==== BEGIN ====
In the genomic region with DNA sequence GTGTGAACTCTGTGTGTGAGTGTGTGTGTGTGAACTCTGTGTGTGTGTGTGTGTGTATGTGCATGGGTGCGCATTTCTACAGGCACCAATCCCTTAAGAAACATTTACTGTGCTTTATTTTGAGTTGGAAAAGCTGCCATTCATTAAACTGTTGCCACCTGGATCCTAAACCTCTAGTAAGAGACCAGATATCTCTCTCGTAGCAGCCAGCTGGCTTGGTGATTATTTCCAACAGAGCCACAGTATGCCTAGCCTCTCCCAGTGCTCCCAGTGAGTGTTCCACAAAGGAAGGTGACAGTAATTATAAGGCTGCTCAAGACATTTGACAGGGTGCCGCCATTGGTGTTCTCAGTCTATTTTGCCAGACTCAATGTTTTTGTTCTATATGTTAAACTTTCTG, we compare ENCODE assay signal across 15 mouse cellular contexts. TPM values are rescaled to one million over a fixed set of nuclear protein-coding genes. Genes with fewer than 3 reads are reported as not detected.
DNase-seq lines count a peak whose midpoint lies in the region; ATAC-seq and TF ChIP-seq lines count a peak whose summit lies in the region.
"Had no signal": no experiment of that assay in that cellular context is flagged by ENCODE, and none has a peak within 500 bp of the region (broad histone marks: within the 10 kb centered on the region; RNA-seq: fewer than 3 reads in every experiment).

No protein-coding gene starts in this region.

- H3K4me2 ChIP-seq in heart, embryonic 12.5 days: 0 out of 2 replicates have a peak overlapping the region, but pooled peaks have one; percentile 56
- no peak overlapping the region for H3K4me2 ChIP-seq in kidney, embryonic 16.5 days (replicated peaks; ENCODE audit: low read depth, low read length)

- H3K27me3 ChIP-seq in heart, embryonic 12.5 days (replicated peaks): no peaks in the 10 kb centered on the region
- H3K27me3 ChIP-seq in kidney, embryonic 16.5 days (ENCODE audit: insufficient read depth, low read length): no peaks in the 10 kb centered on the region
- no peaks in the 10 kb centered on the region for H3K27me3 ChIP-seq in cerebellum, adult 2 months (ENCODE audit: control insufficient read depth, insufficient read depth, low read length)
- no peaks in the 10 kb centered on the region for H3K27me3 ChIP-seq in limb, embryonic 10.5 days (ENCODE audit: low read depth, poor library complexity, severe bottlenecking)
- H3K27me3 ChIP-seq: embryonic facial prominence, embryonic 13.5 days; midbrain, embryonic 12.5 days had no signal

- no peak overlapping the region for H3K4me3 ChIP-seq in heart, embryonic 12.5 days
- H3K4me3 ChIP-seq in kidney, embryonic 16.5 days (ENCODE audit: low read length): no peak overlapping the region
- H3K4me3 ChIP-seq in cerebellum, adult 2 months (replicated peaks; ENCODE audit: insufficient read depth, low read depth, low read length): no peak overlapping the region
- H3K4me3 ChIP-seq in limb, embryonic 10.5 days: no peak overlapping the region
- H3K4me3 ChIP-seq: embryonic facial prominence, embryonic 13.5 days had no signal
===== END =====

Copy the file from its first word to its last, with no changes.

In the genomic region with DNA sequence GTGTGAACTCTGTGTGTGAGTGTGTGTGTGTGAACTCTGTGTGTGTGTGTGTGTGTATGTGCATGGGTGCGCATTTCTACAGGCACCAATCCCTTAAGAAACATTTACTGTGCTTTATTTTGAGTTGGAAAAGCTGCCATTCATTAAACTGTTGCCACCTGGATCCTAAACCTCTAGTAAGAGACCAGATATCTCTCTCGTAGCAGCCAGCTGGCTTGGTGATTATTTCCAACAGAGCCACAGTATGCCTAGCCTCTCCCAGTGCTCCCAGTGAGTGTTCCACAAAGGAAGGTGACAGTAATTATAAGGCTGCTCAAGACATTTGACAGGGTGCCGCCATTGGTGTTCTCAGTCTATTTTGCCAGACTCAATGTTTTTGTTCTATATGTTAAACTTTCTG, we compare ENCODE assay signal across 15 mouse cellular contexts. TPM values are rescaled to one million over a fixed set of nuclear protein-coding genes. Genes with fewer than 3 reads are reported as not detected.
DNase-seq lines count a peak whose midpoint lies in the region; ATAC-seq and TF ChIP-seq lines count a peak whose summit lies in the region.
"Had no signal": no experiment of that assay in that cellular context is flagged by ENCODE, and none has a peak within 500 bp of the region (broad histone marks: within the 10 kb centered on the region; RNA-seq: fewer than 3 reads in every experiment).

No protein-coding gene starts in this region.

- H3K4me2 ChIP-seq in heart, embryonic 12.5 days: 0 out of 2 replicates have a peak overlapping the region, but pooled peaks have one; percentile 56
- no peak overlapping the region for H3K4me2 ChIP-seq in kidney, embryonic 16.5 days (replicated peaks; ENCODE audit: low read depth, low read length)

- H3K27me3 ChIP-seq in heart, embryonic 12.5 days (replicated peaks): no peaks in the 10 kb centered on the region
- H3K27me3 ChIP-seq in kidney, embryonic 16.5 days (ENCODE audit: insufficient read depth, low read length): no peaks in the 10 kb centered on the region
- no peaks in the 10 kb centered on the region for H3K27me3 ChIP-seq in cerebellum, adult 2 months (ENCODE audit: control insufficient read depth, insufficient read depth, low read length)
- no peaks in the 10 kb centered on the region for H3K27me3 ChIP-seq in limb, embryonic 10.5 days (ENCODE audit: low read depth, poor library complexity, severe bottlenecking)
- H3K27me3 ChIP-seq: embryonic facial prominence, embryonic 13.5 days; midbrain, embryonic 12.5 days had no signal

- no peak overlapping the region for H3K4me3 ChIP-seq in heart, embryonic 12.5 days
- H3K4me3 ChIP-seq in kidney, embryonic 16.5 days (ENCODE audit: low read length): no peak overlapping the region
- H3K4me3 ChIP-seq in cerebellum, adult 2 months (replicated peaks; ENCODE audit: insufficient read depth, low read depth, low read length): no peak overlapping the region
- H3K4me3 ChIP-seq in limb, embryonic 10.5 days: no peak overlapping the region
- H3K4me3 ChIP-seq: embryonic facial prominence, embryonic 13.5 days had no signal